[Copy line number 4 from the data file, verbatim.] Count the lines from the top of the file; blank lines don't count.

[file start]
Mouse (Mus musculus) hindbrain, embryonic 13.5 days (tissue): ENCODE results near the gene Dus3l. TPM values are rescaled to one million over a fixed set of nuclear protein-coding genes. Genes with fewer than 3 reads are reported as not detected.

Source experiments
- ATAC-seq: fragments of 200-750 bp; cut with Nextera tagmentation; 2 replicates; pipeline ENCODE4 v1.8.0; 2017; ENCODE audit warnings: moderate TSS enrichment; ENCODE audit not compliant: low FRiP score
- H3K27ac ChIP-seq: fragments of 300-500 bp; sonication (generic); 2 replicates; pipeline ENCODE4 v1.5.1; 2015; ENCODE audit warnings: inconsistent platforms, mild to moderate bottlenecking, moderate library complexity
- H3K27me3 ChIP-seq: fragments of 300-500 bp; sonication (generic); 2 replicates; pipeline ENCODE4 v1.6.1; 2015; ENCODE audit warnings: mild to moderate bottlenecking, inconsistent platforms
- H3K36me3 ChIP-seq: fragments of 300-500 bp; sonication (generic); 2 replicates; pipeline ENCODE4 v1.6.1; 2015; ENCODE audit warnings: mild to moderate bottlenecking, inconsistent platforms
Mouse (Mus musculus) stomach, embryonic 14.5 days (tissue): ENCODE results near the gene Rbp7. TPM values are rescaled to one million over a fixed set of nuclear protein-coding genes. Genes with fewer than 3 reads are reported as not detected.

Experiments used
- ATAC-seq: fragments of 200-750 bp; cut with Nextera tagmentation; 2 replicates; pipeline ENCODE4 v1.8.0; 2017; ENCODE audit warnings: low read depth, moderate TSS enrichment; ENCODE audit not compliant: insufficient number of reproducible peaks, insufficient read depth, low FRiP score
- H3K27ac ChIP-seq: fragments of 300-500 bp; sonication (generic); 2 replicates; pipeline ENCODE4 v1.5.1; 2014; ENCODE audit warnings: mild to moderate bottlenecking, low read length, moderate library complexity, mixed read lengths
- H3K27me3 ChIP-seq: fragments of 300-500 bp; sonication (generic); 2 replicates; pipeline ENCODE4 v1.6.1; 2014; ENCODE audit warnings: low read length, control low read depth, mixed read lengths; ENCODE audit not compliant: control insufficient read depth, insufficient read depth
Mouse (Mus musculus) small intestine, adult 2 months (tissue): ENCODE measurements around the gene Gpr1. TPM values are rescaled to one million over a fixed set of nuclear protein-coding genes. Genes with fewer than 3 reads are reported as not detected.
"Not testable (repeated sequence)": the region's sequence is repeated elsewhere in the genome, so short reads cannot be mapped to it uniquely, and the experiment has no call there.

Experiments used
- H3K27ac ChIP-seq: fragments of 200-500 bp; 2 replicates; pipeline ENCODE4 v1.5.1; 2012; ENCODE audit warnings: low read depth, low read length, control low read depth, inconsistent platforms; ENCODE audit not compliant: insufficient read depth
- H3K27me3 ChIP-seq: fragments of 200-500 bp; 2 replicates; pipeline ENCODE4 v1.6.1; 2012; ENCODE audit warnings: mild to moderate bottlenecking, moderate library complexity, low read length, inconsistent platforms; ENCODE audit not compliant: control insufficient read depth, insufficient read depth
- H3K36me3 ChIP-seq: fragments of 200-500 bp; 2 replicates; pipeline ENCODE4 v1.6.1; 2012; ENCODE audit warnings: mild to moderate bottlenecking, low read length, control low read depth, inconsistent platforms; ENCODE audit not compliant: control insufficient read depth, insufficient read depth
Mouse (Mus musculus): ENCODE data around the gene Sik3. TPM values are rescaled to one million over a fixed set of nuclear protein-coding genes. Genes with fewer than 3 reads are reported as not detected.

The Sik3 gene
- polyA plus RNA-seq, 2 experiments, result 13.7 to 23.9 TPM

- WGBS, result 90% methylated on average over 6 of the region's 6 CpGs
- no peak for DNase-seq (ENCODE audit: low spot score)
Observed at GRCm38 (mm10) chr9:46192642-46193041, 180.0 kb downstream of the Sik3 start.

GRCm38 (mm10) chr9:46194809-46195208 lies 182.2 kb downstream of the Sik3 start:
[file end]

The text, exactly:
- H3K27ac ChIP-seq: fragments of 300-500 bp; sonication (generic); 2 replicates; pipeline ENCODE4 v1.5.1; 2015; ENCODE audit warnings: inconsistent platforms, mild to moderate bottlenecking, moderate library complexity